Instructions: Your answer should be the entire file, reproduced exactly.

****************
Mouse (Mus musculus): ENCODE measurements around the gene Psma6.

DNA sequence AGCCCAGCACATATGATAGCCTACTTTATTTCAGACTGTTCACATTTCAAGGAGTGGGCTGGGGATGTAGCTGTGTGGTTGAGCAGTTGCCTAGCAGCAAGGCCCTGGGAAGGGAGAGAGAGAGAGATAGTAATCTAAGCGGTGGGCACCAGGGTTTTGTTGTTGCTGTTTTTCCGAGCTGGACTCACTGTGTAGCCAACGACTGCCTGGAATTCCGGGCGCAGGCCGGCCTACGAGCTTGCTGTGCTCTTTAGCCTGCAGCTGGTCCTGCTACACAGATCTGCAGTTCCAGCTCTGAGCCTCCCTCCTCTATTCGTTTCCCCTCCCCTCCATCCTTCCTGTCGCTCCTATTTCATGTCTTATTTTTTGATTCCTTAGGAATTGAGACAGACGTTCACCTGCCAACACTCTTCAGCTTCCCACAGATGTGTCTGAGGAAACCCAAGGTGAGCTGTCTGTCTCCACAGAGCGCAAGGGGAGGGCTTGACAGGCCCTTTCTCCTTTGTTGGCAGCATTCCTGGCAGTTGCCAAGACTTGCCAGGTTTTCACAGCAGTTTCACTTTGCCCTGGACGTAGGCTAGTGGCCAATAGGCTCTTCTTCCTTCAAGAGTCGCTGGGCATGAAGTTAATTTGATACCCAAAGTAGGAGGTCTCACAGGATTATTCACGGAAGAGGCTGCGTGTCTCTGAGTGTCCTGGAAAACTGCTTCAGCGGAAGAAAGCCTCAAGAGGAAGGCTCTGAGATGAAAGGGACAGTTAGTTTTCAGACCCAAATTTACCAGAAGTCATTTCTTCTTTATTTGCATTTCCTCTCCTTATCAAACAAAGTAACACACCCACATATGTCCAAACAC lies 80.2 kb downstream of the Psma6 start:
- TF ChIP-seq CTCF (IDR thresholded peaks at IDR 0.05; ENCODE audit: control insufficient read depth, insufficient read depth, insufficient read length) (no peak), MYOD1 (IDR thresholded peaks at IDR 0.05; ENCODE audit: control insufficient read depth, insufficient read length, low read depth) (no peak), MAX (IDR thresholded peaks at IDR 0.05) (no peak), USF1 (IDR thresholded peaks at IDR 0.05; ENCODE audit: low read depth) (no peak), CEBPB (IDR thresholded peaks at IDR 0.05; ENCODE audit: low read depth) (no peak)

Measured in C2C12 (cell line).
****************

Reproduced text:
Mouse (Mus musculus): ENCODE measurements around the gene Psma6.

DNA sequence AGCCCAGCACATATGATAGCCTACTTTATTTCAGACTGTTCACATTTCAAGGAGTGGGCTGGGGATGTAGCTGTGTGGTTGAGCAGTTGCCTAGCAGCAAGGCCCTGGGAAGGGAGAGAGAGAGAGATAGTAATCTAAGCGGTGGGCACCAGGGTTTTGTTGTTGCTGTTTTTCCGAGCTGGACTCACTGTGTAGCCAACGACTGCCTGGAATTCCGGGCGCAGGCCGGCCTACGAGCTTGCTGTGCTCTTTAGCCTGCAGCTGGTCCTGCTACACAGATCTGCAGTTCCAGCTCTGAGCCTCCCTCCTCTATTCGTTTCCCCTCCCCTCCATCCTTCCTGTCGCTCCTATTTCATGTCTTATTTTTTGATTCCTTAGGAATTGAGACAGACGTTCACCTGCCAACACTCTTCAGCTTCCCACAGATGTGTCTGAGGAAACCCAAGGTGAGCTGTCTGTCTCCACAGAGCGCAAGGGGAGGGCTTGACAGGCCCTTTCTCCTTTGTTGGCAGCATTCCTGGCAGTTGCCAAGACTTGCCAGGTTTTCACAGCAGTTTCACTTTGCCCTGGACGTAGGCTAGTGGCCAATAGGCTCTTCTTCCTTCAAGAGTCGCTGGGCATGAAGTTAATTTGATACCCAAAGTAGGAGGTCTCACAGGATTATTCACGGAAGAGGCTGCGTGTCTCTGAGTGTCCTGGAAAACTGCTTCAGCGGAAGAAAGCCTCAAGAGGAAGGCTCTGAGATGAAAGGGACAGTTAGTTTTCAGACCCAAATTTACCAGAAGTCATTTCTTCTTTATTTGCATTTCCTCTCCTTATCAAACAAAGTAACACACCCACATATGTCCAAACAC lies 80.2 kb downstream of the Psma6 start:
- TF ChIP-seq CTCF (IDR thresholded peaks at IDR 0.05; ENCODE audit: control insufficient read depth, insufficient read depth, insufficient read length) (no peak), MYOD1 (IDR thresholded peaks at IDR 0.05; ENCODE audit: control insufficient read depth, insufficient read length, low read depth) (no peak), MAX (IDR thresholded peaks at IDR 0.05) (no peak), USF1 (IDR thresholded peaks at IDR 0.05; ENCODE audit: low read depth) (no peak), CEBPB (IDR thresholded peaks at IDR 0.05; ENCODE audit: low read depth) (no peak)

Measured in C2C12 (cell line).